So, how do you know which font pairs have the right amount of contrast and which are so different from one another that they’re incompatible?
The easiest way to tell is with your naked eye, but if you like to live by concrete rules, your best bet is to choose typefaces that have a mix of elements in common and elements that contrast.
A great rule of thumb is to check the proportions and x-height (the height of the “x” character in each font). If the x-height is similar but the fonts still look different, it may be a good design choice.
Alternatively, you could pick 2 fonts that both have thin lettering, but differ in terms of their sizing, or choose fonts with distinct weights but similar styles.
Limiting a logo to 3 fonts is a general rule that many designers live by because any more than that would lead to a design that’s imbalanced and messy.
And, while some would argue that rules are meant to be broken, I advise you don’t with this one. If your heart is really telling you to use a 4th font, before you do, try tweaking the existing fonts by making them bold, italicized, or underlined.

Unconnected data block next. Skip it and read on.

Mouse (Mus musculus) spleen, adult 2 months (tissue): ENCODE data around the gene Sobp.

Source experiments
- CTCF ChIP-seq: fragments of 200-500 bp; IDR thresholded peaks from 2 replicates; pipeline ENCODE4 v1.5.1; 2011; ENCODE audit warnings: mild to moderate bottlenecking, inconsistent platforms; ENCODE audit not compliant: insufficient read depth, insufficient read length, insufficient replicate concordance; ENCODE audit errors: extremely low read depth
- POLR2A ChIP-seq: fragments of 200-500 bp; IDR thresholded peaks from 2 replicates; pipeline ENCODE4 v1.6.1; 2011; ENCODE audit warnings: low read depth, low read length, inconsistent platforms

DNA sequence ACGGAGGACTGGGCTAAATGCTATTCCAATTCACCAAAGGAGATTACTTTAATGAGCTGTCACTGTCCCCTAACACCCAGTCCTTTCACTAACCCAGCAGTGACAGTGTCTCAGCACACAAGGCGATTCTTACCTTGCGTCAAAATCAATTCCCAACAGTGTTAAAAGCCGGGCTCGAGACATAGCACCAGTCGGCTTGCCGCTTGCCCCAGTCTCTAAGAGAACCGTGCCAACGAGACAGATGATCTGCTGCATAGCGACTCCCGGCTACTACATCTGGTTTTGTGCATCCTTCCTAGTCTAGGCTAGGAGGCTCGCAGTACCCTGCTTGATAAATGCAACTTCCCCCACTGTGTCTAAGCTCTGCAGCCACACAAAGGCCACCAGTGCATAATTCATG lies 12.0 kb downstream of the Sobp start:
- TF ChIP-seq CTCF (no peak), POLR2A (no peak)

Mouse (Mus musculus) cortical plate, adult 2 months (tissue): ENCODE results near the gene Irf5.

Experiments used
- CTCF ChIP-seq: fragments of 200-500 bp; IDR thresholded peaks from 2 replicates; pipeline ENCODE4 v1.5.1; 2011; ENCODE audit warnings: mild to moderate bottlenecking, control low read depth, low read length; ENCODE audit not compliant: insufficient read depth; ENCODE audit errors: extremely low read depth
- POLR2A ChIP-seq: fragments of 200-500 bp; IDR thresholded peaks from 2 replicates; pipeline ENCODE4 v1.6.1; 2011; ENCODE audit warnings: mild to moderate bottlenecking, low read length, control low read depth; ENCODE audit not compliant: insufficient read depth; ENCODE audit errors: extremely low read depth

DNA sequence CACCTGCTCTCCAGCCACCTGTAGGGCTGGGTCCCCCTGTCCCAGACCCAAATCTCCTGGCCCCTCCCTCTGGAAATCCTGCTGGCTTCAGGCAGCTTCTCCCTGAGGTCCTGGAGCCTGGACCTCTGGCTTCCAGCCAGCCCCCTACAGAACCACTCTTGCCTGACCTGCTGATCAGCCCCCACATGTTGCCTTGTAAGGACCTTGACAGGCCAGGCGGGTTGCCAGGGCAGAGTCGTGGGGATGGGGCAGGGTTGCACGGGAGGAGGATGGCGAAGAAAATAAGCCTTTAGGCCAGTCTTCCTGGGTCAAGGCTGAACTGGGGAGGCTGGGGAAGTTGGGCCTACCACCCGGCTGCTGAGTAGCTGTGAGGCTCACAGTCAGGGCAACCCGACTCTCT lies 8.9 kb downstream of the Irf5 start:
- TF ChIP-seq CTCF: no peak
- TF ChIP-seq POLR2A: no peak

Take the time to think about the fonts you’re going to use together, and ask yourself why each font you’ve chosen benefits the overall design of the logo. If you can’t convince yourself, you certainly won’t convince your audience!
Fonts are meant to enhance a design. They make your logo look visually pleasing and ideally send some sort of message that encourages your audience to form an emotional connection.
With that being said, if your audience can’t make out your text, they’re not going to spend a lot of time struggling to understand it. That’s why it’s so important you make sure your font is legible on a mobile screen and in print. This is especially important for anyone who decides to draw their own logo.
Now that you know how to pair fonts, it’s time to get started on your next project. If you’re looking for a new logo for your brand, check out our logo design tool!
It uses the best font pairs for your industry, and you can create cool designs in just a few clicks.
Carly Miller is a freelance content writer specializing in all things branding related. When she’s not writing, you’ll find her traveling, playing with her dog, or reading a good book.